Next time you're digging your toes in the famous sand of a P.E.I. beach, here's something to think about.
It's crawling with mysterious creatures, strange invertebrates that not that much is known about, called tardigrades.
But don't worry. They probably don't bite, and if they did, it wouldn't hurt.
"They are very small, about a tenth of a millimetre to a millimetre, and they look like an eight-legged bear," says Emma Perry, a marine biologist from Unity College in Maine.
'We're really surrounded by them'
Perry has been studying tardigrades for years, and told Island Morning's Matt Rainnie these tough little creatures aren't just beach fans.
"They're everywhere. In land, in fresh water, and in the ocean. They live in leaf litter, in moss, and lichen, even in desert," she said. "We're really surrounded by them."
"They can survive almost anything, they've been up into space, they have survived extreme heat, extreme cold, as well as extreme radiation and the vacuum of space."
Perry has been studying tardigrades on P.E.I. beaches because the east coast of Canada is one of the spots where so far, no research has been done.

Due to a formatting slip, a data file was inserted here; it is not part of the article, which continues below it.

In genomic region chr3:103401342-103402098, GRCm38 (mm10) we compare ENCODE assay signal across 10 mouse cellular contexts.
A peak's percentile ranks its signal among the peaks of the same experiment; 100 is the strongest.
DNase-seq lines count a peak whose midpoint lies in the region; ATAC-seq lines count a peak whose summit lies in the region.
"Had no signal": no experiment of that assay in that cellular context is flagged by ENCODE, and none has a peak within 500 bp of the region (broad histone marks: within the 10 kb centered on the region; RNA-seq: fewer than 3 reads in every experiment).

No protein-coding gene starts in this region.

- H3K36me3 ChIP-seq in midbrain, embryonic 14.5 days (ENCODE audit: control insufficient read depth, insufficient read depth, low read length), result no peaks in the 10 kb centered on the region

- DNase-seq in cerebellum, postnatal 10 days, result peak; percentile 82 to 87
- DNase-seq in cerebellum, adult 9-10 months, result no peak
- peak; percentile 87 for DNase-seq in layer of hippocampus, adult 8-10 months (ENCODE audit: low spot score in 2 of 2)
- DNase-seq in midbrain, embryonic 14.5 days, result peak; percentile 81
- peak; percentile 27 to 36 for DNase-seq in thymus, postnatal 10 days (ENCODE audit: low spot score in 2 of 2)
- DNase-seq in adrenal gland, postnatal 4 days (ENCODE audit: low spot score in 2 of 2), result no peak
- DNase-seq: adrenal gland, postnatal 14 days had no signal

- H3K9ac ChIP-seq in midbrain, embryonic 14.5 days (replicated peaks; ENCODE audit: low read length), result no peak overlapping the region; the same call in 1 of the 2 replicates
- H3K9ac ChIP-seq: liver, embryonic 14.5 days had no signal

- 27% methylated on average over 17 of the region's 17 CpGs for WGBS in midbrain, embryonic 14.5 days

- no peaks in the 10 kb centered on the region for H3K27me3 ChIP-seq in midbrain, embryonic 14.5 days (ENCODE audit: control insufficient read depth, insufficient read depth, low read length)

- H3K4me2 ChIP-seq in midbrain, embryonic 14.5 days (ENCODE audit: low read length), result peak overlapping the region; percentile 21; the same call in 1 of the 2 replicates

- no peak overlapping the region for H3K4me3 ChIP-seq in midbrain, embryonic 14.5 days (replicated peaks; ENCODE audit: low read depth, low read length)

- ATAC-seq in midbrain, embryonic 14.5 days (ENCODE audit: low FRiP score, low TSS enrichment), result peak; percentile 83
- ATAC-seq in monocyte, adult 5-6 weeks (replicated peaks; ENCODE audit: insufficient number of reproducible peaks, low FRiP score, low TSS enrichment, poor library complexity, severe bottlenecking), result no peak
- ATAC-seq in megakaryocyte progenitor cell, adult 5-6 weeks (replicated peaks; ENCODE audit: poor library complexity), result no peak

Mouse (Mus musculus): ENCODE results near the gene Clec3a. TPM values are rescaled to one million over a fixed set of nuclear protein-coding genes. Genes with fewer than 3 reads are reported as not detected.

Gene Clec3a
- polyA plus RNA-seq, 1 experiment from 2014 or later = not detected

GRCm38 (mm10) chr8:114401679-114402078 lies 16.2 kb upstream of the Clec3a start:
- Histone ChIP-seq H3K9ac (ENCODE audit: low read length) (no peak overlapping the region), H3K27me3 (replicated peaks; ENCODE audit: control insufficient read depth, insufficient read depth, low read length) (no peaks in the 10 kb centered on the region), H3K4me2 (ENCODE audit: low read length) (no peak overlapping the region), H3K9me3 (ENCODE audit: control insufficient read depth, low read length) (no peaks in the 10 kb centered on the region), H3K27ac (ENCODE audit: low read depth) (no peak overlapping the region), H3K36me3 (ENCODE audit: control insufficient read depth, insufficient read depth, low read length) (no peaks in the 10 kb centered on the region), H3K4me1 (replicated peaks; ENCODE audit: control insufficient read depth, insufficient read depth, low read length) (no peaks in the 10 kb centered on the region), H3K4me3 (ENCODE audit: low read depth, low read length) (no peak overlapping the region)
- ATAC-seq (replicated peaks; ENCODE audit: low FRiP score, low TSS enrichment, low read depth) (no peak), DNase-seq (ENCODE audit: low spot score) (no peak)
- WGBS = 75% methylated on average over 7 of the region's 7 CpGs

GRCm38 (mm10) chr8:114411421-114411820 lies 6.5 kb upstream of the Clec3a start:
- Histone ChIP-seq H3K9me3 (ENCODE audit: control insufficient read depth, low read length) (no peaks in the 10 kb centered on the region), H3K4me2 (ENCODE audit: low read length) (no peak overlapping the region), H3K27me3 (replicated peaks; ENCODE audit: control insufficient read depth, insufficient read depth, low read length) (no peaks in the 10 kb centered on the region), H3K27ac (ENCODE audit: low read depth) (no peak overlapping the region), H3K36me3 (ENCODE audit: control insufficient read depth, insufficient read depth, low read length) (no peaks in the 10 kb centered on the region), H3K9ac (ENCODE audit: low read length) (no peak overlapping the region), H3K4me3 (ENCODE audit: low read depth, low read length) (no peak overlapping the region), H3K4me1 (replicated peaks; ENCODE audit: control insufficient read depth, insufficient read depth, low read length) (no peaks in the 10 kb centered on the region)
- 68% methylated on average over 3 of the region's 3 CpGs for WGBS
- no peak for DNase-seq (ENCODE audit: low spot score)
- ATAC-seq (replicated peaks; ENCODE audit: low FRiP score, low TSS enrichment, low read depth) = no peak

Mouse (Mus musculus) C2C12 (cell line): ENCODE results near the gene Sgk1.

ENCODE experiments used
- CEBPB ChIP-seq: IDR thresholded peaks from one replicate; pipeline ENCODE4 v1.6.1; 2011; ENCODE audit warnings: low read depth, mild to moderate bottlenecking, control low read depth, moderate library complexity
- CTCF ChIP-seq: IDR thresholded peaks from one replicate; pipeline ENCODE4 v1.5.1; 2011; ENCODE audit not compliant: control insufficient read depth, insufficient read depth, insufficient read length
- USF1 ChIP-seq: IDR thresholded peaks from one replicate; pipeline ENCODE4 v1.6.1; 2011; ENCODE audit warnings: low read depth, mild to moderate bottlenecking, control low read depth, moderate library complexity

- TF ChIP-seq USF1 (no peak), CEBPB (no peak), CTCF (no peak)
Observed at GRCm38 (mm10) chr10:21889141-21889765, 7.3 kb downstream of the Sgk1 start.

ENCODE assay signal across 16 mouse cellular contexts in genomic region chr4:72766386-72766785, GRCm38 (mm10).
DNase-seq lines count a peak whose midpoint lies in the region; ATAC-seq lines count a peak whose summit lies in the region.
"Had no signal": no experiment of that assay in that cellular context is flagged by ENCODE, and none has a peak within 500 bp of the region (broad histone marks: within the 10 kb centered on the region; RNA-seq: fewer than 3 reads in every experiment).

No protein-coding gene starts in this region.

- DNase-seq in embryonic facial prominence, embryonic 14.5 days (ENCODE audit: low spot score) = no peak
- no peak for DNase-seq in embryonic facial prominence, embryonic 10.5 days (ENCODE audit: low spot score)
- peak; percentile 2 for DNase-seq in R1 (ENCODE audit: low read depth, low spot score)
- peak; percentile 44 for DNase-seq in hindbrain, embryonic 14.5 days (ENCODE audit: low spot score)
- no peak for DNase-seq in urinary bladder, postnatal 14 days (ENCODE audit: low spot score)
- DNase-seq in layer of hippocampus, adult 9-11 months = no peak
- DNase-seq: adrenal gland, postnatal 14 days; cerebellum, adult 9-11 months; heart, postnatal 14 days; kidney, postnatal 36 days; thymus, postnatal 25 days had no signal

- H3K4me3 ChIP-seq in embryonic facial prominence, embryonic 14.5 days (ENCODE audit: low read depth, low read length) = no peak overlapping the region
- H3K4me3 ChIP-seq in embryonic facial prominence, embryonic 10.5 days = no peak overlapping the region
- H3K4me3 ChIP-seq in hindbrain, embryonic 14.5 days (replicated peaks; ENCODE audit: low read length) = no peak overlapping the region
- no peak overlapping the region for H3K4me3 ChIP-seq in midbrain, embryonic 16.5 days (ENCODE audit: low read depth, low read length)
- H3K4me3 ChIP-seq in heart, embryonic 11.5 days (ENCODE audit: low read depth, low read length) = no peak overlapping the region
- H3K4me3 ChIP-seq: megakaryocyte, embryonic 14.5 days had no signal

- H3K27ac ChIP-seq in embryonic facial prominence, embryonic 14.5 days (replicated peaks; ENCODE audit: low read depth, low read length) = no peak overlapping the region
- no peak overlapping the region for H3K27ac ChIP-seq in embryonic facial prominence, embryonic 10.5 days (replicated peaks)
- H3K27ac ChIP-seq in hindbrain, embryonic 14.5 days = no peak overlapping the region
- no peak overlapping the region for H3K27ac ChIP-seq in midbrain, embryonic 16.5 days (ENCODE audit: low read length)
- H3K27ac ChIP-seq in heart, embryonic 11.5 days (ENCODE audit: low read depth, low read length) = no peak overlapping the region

She did an initial pilot study last summer, and will be back again this year to do more.
"You definitely have marine tardigrades, that's the biggest finding," she said.
It's all to help figure out their mysteries, including what makes them so durable.
"That is the $64 million question, but we are beginning to get insights," said Perry. "They appear to be able to pull their legs in and their head in, and form a little barrel-shape. And in that state they shut down their metabolism almost completely. So it's as if, if you think of the sci-fi space shows, they can go into stasis."
The research keeps coming up with new insights.
"We are just finding they make lots of sugar, which is like anti-freeze," Perry said. "That protects their bodies. And then they've just found this last summer, that they make a special protein that wraps around their DNA to help protect it from damage."
It's a good thing they are so small, because they'd be pretty invincible at a larger size.
It does look like they are here for good, not evil, according to Perry.
"They are part of a group of species that together do a significant portion of the nutrient recycling," she said. "They're a really important part of the ecosystem."
Perry will be back in June to collect more tardigrades, but she is also returning on Tuesday, March 7, for a presentation on the results of her preliminary work on P.E.I.
It will be at the Carriage House at the Beaconsfield Historic House.
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